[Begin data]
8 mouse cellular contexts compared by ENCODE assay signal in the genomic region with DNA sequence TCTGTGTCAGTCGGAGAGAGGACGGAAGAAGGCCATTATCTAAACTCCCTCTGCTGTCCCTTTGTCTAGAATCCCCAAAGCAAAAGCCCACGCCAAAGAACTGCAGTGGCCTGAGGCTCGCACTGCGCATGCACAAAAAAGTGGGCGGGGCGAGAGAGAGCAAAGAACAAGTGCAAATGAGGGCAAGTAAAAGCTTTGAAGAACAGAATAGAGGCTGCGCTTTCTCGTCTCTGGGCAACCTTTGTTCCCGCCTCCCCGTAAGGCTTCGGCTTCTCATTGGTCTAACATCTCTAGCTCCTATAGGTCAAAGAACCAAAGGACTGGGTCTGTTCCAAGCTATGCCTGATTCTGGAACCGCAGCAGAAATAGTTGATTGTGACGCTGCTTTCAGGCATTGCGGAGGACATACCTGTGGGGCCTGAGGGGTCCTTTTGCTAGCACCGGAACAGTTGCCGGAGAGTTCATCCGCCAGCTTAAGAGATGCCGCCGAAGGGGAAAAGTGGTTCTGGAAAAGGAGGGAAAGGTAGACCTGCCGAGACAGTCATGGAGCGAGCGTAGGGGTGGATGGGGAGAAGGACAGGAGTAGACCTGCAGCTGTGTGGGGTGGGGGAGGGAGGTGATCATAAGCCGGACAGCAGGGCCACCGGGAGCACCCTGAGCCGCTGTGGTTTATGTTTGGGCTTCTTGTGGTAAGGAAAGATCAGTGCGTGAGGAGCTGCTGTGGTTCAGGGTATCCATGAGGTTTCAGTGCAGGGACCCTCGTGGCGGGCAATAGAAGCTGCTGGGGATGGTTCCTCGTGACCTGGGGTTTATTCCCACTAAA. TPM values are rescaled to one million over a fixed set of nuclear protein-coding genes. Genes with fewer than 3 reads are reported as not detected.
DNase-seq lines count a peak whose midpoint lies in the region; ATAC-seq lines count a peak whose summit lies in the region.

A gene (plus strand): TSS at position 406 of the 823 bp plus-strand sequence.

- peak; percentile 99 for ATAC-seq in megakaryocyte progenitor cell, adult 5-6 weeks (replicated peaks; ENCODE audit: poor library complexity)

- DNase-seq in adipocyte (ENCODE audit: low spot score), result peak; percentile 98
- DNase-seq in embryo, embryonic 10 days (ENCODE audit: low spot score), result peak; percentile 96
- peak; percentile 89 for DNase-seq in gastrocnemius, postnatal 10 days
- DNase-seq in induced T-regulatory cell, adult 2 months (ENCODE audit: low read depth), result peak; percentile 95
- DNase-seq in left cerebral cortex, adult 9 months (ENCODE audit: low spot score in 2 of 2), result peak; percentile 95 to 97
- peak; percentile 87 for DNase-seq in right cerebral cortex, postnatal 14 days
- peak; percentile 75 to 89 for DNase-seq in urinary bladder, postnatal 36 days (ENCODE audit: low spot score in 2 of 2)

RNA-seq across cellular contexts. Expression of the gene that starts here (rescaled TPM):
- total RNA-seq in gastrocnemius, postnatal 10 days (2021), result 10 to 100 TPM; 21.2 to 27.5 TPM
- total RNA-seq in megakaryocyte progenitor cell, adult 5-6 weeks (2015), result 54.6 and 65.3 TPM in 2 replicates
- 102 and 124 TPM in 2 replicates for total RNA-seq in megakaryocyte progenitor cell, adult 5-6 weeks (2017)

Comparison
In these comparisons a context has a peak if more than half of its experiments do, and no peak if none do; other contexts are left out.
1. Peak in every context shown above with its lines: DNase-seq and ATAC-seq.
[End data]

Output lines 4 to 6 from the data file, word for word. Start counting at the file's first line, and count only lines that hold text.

- peak; percentile 99 for ATAC-seq in megakaryocyte progenitor cell, adult 5-6 weeks (replicated peaks; ENCODE audit: poor library complexity)

- DNase-seq in adipocyte (ENCODE audit: low spot score), result peak; percentile 98
- DNase-seq in embryo, embryonic 10 days (ENCODE audit: low spot score), result peak; percentile 96